Progression of Difficult Wheeze to Persistent Asthma in Children: Ontogeny of Anatomic, Inflammatory, and Physiological Factors with Age
Saturday, March 3, 2018
South Hall A2 (Convention Center)
W. Gerald Teague, MD, Monica G. Lawrence, MD, Stephen Early, MD, John W. Steinke, PhD FAAAAI, Andrea Garrod, MD, Debbie-Ann Shirley, MD, Thomas J. Braciale, MD, PhD, Michael Ellwood, Larry Borish, MD FAAAAI
RATIONALE: Childhood asthma often progresses from an early life inception phase to an established syndrome by school-age. Few studies have addressed the ontogeny of lower respiratory and systemic markers of inflammation with maturation in children with difficult wheeze and asthma.

METHODS: 231 children spanning 3 months to 20 years of age wheeze and asthma resistant to guidelines-based treatment had bronchoscopy with BAL for granulocyte counts and pathogens in the lower respiratory air spaces, systemic markers of inflammation, and lung function.

RESULTS: Infants ≤ 12 months (n =15) had the highest prevalance of anatomic anomalies (73%), positive BAL pathogens (89%), and BAL neutrophilia (89%). Many children 1-5 years (n = 95) met criteria for asthma (53%), but anatomic anomalies were common (61%) with frequent BAL neutrophilia either isolated (41%) or with eosinophilia (10%), and prevalent BAL pathogens (56%). Children 6-11 years (n=73) primarily had asthma (96%), with heterogenous BAL granulocyte patterns, prevalent allergen sensitization (65%), blood eosinophilia (51%), airflow limitation (42%), and relatively fewer BAL pathogens (46%). Adolescents 12-18 years (n=48) mostly had asthma (96%), with the highest prevalence of pauci-granulocytic BAL (67%), the highest allergen sensitization (75%), lower blood eosinophilia (31%), the greatest prevalence of airflow limitation (56%), and few BAL pathogens (15%).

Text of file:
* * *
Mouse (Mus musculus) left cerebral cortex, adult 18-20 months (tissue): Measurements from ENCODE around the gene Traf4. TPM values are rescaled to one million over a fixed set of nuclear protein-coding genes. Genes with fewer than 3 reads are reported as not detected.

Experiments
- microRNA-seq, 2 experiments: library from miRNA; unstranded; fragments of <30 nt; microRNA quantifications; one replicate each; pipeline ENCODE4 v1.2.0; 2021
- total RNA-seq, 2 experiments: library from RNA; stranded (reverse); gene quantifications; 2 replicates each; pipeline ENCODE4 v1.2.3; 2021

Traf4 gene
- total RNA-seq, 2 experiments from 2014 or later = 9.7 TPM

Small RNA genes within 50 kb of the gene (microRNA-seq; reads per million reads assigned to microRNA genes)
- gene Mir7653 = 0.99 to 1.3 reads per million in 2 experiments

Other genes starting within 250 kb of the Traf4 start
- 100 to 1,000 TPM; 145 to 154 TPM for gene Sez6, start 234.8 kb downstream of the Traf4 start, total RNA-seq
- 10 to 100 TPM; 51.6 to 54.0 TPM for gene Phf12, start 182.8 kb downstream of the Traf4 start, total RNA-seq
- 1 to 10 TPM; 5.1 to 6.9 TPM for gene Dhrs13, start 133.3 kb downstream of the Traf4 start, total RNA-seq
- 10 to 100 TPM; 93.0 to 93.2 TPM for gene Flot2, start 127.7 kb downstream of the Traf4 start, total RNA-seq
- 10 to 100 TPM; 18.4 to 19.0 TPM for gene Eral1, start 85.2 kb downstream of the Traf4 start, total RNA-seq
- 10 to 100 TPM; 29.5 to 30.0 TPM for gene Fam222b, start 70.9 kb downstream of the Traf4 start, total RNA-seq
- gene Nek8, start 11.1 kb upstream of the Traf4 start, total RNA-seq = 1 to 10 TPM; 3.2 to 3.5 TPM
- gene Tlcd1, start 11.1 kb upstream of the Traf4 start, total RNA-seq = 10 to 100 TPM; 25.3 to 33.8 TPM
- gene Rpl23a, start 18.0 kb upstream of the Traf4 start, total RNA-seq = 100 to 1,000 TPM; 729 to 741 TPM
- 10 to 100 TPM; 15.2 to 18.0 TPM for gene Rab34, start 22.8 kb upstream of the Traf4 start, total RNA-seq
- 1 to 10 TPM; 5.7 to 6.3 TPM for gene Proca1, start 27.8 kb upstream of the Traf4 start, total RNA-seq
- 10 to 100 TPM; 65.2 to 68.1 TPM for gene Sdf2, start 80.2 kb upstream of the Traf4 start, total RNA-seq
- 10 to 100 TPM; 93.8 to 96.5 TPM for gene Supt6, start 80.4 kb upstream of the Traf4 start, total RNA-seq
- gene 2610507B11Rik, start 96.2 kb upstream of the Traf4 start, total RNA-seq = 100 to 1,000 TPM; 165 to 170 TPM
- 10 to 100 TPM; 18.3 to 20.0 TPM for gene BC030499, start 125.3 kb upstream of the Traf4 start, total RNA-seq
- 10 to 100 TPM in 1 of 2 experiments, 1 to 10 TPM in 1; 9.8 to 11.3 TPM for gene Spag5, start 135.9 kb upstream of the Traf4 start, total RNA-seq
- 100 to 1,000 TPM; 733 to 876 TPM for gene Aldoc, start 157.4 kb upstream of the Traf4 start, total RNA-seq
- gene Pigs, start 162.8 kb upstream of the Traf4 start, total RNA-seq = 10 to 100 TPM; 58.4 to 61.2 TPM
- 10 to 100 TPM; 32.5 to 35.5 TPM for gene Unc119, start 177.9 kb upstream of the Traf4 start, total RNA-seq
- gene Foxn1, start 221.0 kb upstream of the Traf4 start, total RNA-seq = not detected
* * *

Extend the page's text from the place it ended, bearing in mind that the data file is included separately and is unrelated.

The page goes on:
CONCLUSIONS: In children with problematic wheeze and asthma, common patterns of air space and systemic inflammation differ with maturation. In pre-school children anatomic anomalies and BAL neutrophilia with infection predominate, whereas by school-age children with asthma have heterogeneous air space granulocyte patterns informed by allergens, pathogens, and corticosteroid treatment.